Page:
1919 Royal Sunbeam with Patrick Engineering Co – SIMPLEX Power Unit

1919 Royal Sunbeam 24″ Gents Cycle with 1919 SIMPLEX Power Unit 104cc (manufactured by Patrick Engineering Co of Birmingham)

(Now sold)

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This lovely old 1919 Gents Royal Sunbeam sports the latest 1919 bicycle accessory – a Simplex engine to fit onto the rear carrier.

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The bicycle is in running order, though unrestored (just how we like them).

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One of the (many) things I enjoy about cyclemotors is that they invariably have two histories, ie that of the cycle as well as the engine.

By 1919 when this Royal Sunbeam was manufactured, the Sunbeam marque was well-established at the aristocratic end of the market. Sunbeam’s 72-page dealer guide ‘Hints for Selling Sunbeam Cycles’ defined their customer base as:

“Those who know the best thing when they see it, and are willing to pay for it;

Those who always pay the top price on principle, in order to obtain the best;

Those who pay a high price because they want something that is known to be classy and distinctive.”

Sunbeam founder John Marston died in 1918 and, in 1919, the company was bought by Nobel Industries Ltd (later to become I.C.I Ltd). The new company had made lots of money from armaments during WW1 and they poured their profits into Sunbeam. The company maintained its previous very high standards and continued to produce quality machines. The price of this model in 1919 was £19 19/-.

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1919 ROYAL SUNBEAM 24″ GENTS FRAME:

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It’s certainly testament to their reputation as the ‘Rolls Royce of bicycles’ that so many Sunbeams have survived to this day and can still easily be used on the road.

I’ve reproduced some of the Sunbeam handbook at the bottom of the page.

To sum up this particular 1919 Sunbeam, it has new tyres, the brakes work well, the chaincase is complete – and the original Sunbeam transfer on the chain-case is just about visible (below). The front transfer has faded. The front light is not functional. The original Brooks saddle is worn but in good condition. The paintwork is unrestored, so you have a choice to either leave it cosmetically original or re-paint it.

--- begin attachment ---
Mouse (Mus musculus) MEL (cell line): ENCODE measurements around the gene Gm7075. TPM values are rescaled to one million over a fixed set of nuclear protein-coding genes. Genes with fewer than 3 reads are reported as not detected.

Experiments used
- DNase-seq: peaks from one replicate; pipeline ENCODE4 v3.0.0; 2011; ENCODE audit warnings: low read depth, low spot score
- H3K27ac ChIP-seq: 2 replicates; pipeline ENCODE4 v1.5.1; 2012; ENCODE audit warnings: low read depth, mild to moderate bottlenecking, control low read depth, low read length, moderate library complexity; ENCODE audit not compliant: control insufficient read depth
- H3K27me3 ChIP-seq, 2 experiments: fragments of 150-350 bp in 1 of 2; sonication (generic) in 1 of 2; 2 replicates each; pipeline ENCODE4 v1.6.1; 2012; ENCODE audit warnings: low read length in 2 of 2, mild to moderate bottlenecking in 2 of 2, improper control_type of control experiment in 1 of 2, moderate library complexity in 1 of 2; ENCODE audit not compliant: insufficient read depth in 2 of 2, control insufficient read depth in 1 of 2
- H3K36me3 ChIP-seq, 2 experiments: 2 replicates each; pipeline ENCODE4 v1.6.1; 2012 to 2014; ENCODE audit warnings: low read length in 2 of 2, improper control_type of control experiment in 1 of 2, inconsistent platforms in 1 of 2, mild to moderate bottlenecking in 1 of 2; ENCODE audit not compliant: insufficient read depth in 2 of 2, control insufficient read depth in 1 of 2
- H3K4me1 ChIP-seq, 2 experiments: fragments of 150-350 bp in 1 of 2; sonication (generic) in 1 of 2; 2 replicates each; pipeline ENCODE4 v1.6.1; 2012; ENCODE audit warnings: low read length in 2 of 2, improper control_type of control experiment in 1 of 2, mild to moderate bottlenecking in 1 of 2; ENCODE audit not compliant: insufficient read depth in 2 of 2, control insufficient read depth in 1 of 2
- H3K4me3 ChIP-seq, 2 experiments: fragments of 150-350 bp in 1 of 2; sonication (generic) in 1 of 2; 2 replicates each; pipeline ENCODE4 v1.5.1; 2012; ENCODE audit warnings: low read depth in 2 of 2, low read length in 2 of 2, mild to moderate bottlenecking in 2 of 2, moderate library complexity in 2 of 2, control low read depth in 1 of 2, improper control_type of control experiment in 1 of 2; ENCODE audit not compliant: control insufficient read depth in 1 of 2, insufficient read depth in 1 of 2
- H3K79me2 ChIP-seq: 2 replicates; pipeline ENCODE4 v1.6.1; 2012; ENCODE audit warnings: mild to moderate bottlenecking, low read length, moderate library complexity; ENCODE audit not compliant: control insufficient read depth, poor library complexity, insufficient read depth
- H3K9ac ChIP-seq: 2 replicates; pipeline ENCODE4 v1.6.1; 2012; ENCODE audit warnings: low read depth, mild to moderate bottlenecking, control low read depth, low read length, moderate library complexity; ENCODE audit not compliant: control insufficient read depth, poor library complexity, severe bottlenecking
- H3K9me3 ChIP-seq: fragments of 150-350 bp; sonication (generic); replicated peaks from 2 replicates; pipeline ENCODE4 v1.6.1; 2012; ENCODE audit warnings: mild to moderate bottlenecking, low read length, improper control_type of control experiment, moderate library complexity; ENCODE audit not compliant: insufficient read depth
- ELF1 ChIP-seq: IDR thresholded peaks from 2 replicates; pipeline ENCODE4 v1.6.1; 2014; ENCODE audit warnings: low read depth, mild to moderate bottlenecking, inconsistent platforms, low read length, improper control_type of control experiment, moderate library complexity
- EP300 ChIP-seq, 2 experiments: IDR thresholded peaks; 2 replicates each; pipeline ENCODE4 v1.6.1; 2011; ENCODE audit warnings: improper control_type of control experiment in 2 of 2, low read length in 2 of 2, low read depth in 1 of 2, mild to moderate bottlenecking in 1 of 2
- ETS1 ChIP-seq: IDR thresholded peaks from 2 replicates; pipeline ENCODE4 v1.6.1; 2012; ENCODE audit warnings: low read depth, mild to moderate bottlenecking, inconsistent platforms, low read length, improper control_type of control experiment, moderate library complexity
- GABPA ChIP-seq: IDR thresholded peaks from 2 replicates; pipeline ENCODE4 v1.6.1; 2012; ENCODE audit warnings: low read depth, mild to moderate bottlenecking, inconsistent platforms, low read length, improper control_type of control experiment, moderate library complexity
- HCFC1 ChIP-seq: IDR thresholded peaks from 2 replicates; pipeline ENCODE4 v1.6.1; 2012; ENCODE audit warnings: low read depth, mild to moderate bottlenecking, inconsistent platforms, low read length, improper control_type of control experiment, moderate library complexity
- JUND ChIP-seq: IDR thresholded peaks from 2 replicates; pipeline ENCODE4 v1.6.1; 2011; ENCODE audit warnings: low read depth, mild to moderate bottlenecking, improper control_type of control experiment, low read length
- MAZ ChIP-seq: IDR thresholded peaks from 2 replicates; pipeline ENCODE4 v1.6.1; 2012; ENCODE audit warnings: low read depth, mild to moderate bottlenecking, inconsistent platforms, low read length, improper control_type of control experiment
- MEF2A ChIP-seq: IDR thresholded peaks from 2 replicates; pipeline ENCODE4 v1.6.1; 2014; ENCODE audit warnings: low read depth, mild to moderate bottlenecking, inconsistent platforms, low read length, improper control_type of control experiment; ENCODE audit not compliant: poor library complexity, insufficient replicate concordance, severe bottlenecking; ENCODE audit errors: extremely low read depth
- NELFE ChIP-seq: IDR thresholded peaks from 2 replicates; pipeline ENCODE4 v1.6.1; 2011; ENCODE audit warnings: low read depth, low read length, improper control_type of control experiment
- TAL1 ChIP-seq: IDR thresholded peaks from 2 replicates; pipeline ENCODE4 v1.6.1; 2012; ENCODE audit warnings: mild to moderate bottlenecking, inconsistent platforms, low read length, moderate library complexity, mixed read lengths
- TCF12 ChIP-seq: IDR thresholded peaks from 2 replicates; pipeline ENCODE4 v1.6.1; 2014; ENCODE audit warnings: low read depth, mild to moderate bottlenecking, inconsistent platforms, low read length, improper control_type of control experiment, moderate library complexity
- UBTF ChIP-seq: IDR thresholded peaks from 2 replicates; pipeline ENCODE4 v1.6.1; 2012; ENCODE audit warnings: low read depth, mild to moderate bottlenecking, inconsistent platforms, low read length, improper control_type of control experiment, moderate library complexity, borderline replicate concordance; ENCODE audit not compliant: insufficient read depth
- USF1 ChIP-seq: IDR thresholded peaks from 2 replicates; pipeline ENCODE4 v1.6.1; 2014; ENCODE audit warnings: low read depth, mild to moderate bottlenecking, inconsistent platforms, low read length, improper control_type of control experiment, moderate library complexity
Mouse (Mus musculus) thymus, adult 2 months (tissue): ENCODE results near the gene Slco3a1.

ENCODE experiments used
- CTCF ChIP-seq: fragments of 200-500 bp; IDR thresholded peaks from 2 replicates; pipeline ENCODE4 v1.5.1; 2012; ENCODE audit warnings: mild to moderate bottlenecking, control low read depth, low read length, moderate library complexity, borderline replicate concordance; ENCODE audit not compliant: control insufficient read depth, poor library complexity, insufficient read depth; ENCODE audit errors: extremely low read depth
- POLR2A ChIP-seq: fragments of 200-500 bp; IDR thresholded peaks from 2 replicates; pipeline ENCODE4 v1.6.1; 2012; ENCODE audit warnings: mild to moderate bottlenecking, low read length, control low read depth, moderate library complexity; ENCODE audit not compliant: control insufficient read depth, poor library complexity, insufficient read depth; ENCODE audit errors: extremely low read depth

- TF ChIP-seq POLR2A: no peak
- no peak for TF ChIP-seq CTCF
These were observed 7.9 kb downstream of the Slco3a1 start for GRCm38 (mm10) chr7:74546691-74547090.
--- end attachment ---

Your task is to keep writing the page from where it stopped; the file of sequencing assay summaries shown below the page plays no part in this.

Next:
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The frame number is 143569, dated by Peter Card as a 1919 model (and verified by the book ‘Sunbeam Cycles: Volume 3′).

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The handlebar grips unscrew at the ends (for storing an emergency tyre repair kit – see the diagram in the handbook at the bottom of the page).

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1919 SIMPLEX ENGINE:

The engine has good compression, and a good magneto and carb. But, as you can see by comparing the pictures with the illustrations, it has an incorrect petrol tank. It’s also missing its exhaust, chain and the wheel sprocket. Though the Simplex is definitely a rare engine, my friend also has one, and he’ll be getting some wheel sprockets manufactured. I’d provide the successful purchaser with contact details as required.

Also, if required by the new owner, I have detailed plans for making a petrol tank to the original design, and a drawing of the exhaust. I also have copies of literature describing its mechanical design.

Though I’m sure you already realize, I’ll point out again that this engine is set up on the Sunbeam for display and it needs restoring. I’m not asking a lot of money for it. Engines such as this are obviously quite a simple design and not too hard to understand; the basic components and also research notes are included in the sale: so this 90-year-old vehicle should be a satisfying and interesting project for the winter months.

I hope you can see all you need from the photos provided here, but if you have any questions, please email or phone me as below.

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SIMPLEX POWER UNIT

made by PATRICK ENGINEERING Co Ltd, BIRMINGHAM

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The designers and manufacturers at Patrick Engineering experimented with the Simplex for five years before it came onto the market. It was first described in the Motor Cycle magazine in 1915.

One innovative feature of the Simplex unit is the multiple-plate clutch, automatically operated in conjunction with the compression release. The rider therefore only needs one lever to stop and disengage the engine.

The 2-stroke engine with revolving countershaft clutch, weighs about 23lbs. It is easily mounted onto a bicycle rear carrier.

Patrick Engineering did design a 2-speed model. But the original single-speed unit was so efficient in road-tests, propelling the rider uphill with ease, that the 2-speeder did not go into production.

Sole distributor for the Simplex engine was Messrs Henry Garner Ltd. and it was priced at £23 guineas. Sales started around October 1919, with initial plans for production of 100 per week.

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Here is a contemporary review of the machine

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RUNBAKEN MAGNETO

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Here are a couple photos of the magneto on its own

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Photo locations: White Cliffs Cafe, Saltdean & Brighton Pier

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Published on December 4, 2008 at 3:20 pm  Leave a Comment  

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